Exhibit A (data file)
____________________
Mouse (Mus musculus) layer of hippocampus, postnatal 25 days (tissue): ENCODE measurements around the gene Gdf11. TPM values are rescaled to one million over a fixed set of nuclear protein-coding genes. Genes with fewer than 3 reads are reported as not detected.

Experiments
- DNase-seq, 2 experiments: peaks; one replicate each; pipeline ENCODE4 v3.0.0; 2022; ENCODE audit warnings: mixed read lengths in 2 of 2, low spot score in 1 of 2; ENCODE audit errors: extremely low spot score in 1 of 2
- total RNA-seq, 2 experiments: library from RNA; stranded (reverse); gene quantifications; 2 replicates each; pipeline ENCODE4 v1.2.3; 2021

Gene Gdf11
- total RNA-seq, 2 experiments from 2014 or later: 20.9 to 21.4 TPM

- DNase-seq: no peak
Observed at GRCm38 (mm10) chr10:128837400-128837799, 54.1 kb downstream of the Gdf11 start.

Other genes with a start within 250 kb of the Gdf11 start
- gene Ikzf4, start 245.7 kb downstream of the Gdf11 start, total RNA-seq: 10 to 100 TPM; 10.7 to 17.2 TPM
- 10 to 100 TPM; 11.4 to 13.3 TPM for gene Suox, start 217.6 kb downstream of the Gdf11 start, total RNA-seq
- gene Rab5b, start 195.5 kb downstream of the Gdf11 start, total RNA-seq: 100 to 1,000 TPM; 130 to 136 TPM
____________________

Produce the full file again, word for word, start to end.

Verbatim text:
Mouse (Mus musculus) layer of hippocampus, postnatal 25 days (tissue): ENCODE measurements around the gene Gdf11. TPM values are rescaled to one million over a fixed set of nuclear protein-coding genes. Genes with fewer than 3 reads are reported as not detected.

Experiments
- DNase-seq, 2 experiments: peaks; one replicate each; pipeline ENCODE4 v3.0.0; 2022; ENCODE audit warnings: mixed read lengths in 2 of 2, low spot score in 1 of 2; ENCODE audit errors: extremely low spot score in 1 of 2
- total RNA-seq, 2 experiments: library from RNA; stranded (reverse); gene quantifications; 2 replicates each; pipeline ENCODE4 v1.2.3; 2021

Gene Gdf11
- total RNA-seq, 2 experiments from 2014 or later: 20.9 to 21.4 TPM

- DNase-seq: no peak
Observed at GRCm38 (mm10) chr10:128837400-128837799, 54.1 kb downstream of the Gdf11 start.

Other genes with a start within 250 kb of the Gdf11 start
- gene Ikzf4, start 245.7 kb downstream of the Gdf11 start, total RNA-seq: 10 to 100 TPM; 10.7 to 17.2 TPM
- 10 to 100 TPM; 11.4 to 13.3 TPM for gene Suox, start 217.6 kb downstream of the Gdf11 start, total RNA-seq
- gene Rab5b, start 195.5 kb downstream of the Gdf11 start, total RNA-seq: 100 to 1,000 TPM; 130 to 136 TPM